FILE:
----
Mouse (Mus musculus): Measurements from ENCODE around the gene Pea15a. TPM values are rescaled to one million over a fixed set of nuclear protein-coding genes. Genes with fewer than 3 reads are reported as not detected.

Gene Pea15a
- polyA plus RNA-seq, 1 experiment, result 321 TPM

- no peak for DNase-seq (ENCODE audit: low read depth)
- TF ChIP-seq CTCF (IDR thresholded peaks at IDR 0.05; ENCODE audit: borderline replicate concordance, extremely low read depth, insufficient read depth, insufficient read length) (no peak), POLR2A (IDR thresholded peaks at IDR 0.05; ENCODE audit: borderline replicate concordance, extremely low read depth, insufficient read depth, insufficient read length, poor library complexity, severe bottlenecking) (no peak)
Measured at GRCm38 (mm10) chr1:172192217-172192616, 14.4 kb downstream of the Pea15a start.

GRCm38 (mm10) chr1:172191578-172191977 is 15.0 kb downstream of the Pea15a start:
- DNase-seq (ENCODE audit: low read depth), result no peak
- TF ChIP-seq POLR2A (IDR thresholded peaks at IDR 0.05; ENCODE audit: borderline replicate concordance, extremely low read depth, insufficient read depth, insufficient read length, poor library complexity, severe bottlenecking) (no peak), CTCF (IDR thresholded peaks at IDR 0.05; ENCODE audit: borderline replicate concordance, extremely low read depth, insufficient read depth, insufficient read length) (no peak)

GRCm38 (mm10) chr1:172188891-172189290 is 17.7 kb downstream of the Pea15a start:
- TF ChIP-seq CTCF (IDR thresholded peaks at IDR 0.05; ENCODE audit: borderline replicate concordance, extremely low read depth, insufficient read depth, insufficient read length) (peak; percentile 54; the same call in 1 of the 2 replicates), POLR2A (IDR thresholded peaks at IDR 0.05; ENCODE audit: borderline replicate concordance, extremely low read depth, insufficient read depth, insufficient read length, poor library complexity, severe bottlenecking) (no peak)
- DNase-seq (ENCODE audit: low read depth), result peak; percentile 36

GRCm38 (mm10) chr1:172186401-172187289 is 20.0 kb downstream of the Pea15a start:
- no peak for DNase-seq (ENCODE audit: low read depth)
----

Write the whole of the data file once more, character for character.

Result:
Mouse (Mus musculus): Measurements from ENCODE around the gene Pea15a. TPM values are rescaled to one million over a fixed set of nuclear protein-coding genes. Genes with fewer than 3 reads are reported as not detected.

Gene Pea15a
- polyA plus RNA-seq, 1 experiment, result 321 TPM

- no peak for DNase-seq (ENCODE audit: low read depth)
- TF ChIP-seq CTCF (IDR thresholded peaks at IDR 0.05; ENCODE audit: borderline replicate concordance, extremely low read depth, insufficient read depth, insufficient read length) (no peak), POLR2A (IDR thresholded peaks at IDR 0.05; ENCODE audit: borderline replicate concordance, extremely low read depth, insufficient read depth, insufficient read length, poor library complexity, severe bottlenecking) (no peak)
Measured at GRCm38 (mm10) chr1:172192217-172192616, 14.4 kb downstream of the Pea15a start.

GRCm38 (mm10) chr1:172191578-172191977 is 15.0 kb downstream of the Pea15a start:
- DNase-seq (ENCODE audit: low read depth), result no peak
- TF ChIP-seq POLR2A (IDR thresholded peaks at IDR 0.05; ENCODE audit: borderline replicate concordance, extremely low read depth, insufficient read depth, insufficient read length, poor library complexity, severe bottlenecking) (no peak), CTCF (IDR thresholded peaks at IDR 0.05; ENCODE audit: borderline replicate concordance, extremely low read depth, insufficient read depth, insufficient read length) (no peak)

GRCm38 (mm10) chr1:172188891-172189290 is 17.7 kb downstream of the Pea15a start:
- TF ChIP-seq CTCF (IDR thresholded peaks at IDR 0.05; ENCODE audit: borderline replicate concordance, extremely low read depth, insufficient read depth, insufficient read length) (peak; percentile 54; the same call in 1 of the 2 replicates), POLR2A (IDR thresholded peaks at IDR 0.05; ENCODE audit: borderline replicate concordance, extremely low read depth, insufficient read depth, insufficient read length, poor library complexity, severe bottlenecking) (no peak)
- DNase-seq (ENCODE audit: low read depth), result peak; percentile 36

GRCm38 (mm10) chr1:172186401-172187289 is 20.0 kb downstream of the Pea15a start:
- no peak for DNase-seq (ENCODE audit: low read depth)